Visual Storytelling Class #4, 2/16/2012

Waiting for the bus

The exercise: draw someone “waiting for the bus” from a variety of camera angles (above is one of my 5 panels). What information do you need in the shot to convey this idea efficiently? What are the essential pieces (bus stop sign, road, person waiting…) and how much detail do you need? Don’t make the audience decipher. Choice of camera angle affects the level of intensity/interest experienced by the viewer. Angled shots such as this one, looking down from above, create more intense visuals than those shots which are horizontal (how we typically experience a road, i.e…not from above and at an angle, as from a birds-eye, or when seen from an airplane).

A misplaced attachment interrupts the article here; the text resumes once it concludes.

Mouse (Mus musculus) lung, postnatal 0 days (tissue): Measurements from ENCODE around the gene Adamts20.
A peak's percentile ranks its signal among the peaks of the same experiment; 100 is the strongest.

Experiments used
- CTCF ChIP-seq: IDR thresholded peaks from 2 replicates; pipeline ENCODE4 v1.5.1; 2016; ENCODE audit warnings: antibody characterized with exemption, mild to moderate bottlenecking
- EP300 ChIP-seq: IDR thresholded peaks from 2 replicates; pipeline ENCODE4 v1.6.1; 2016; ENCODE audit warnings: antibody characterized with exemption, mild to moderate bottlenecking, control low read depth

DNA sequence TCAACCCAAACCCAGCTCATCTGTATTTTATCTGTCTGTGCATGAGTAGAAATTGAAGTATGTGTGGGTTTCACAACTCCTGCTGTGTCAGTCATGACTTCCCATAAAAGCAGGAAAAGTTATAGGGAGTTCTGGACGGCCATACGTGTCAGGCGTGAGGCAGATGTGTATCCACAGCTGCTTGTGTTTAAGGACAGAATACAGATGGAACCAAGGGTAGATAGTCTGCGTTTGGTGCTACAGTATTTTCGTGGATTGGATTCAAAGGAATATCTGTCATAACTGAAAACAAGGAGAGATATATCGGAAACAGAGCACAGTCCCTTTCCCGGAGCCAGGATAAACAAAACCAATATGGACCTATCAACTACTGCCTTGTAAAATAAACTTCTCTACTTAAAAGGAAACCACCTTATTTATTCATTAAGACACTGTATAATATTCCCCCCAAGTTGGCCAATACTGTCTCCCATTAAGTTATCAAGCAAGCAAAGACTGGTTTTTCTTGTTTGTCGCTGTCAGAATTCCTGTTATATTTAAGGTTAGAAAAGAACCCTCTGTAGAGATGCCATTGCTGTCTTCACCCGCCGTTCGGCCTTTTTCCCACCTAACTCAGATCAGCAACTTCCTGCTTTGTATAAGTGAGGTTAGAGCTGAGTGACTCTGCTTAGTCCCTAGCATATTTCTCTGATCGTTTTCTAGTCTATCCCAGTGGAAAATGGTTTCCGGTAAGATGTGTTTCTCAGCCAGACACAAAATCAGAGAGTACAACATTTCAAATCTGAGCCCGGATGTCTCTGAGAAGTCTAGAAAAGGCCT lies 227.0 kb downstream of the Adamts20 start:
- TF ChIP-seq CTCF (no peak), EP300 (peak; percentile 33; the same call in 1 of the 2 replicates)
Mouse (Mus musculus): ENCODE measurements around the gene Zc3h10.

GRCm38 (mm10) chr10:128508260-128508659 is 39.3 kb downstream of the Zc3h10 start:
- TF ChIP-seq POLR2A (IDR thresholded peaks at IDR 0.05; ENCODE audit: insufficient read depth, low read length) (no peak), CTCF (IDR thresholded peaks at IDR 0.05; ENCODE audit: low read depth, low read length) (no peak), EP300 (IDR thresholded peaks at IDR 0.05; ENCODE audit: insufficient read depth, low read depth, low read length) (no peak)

To build intensity over a sequence of shots, the filmmaker can set up a rhythm of several horizontal shots, for example, then switch to a diagonal shot to increase the level of intensity at that moment. Think about the progression of eye movement over the course of a sequence — if the eye has to jump suddenly and look to the opposite side of the screen, this causes contrast and visual interest. Through making a “planned progression of shots”, the storyteller can establish patterns & expectations for the audience…when these expectations are dashed, there is a visual disturbance for the viewer resulting in a change in the intensity level (either up or down). It’s all very psychological. 😉

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